Residents in South Croydon, living close to the site of the £30million free school which has been granted planning permission by Croydon Council, fear that the decision will make the 180 11-year-old first-year intake vulnerable to the high volume of traffic which races along Coombe Road when the school opens in September.
Croydon’s Labour-run council removed Green Belt protections from the Coombe Wood playing fields to allow them to push through the scheme which provides a site for a selective school that will eventually accommodate 1,200 pupils, aged 11 to 18, plus staff.
That means a possible 2,000, or more, additional journeys to and from the site every weekday.
But residents living nearby are concerned that the transport plan agreed at last week’s planning committee is rushed, ill-considered and inadequate.
The elected councillors on the planning committee and the council’s planning staff even ignored the warning given in the officers’ final version of the planning report which set out the dangers:
“Due to the size of the site, the Public Transport Accessibility Level (PTAL) varies between 2 (poor) and 0 (worst). The entrance to the site has a (PTAL) rating of 1b (very poor).”
Residents accuse the council planning department of “waiving away all objections and settling for a quick-fix road scheme offering little protection to the 11-year-olds walking to their first ‘big school’”.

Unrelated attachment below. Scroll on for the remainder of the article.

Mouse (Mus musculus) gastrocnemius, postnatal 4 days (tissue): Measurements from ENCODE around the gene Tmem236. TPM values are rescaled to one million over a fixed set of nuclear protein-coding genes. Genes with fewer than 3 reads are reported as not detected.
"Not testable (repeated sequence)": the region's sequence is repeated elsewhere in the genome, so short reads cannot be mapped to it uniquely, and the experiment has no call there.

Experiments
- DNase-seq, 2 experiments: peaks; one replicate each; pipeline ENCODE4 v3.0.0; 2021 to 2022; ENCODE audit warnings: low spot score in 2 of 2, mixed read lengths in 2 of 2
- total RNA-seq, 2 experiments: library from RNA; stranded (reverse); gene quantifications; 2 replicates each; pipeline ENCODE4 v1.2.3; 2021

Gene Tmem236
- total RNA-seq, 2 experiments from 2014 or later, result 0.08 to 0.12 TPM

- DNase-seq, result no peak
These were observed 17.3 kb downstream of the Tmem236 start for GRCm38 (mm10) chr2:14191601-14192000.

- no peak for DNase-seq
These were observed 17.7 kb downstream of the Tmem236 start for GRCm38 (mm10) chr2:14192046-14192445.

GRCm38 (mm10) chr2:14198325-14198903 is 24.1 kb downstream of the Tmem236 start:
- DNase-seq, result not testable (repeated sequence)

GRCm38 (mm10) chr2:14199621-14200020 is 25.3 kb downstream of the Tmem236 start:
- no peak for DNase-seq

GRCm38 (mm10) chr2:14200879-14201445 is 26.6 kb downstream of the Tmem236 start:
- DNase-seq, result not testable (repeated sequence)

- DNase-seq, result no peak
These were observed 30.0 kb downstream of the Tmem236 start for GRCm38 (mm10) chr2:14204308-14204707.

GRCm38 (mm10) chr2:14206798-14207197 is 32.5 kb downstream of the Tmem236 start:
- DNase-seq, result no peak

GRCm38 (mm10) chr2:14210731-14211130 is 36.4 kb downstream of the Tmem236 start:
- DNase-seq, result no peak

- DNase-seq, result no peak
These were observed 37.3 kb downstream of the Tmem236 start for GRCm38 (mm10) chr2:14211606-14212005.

One resident told Inside Croydon: “They have left them vulnerable to injury from the volume of fast-moving traffic using Coombe Road and others roads close by.”
Croydon’s planners have insisted on only providing an uncontrolled pedestrian crossing point in Melville Avenue, changing part of the road to one-way and banning access to it from the busy Coombe Road.
“None of this is sufficient to protect youngsters on their way from the tram stop and Lloyd Park car park vehicle set-down point,” according to another resident who opposed the scheme.
“Sadly, in their rush for approval, this wholly ineffective road scheme ignored that pupils need also to cross Castlemaine Avenue, which by then will be carrying an even higher volume of rat-run traffic entering it from Coombe Road.”
A new in-out entrance off Coombe Road has been recommended for the school, to enable staff and pupils to arrive and depart in greater safety. Requests made at last Thursday’s planning meeting for the highways department to deliver this in time for the September opening of the school (which initially will be housed in temporary buildings) were quickly batted away by Paul Scott, the controversial chair of the planning committee, as was a call for a two-week deferment of approval to consider alternative transport plans.
Another suggestion, to install a light-controlled crossing in Coombe Road about 100 yards up from its junction with Melville Avenue, was also rejected.
With the school due to open to its first cohort in little more than six months’ time, Scott and the planning department, clearly keen to allow building work on what was until a month ago untouchable Green Belt, would not consider anything that delayed the scheme.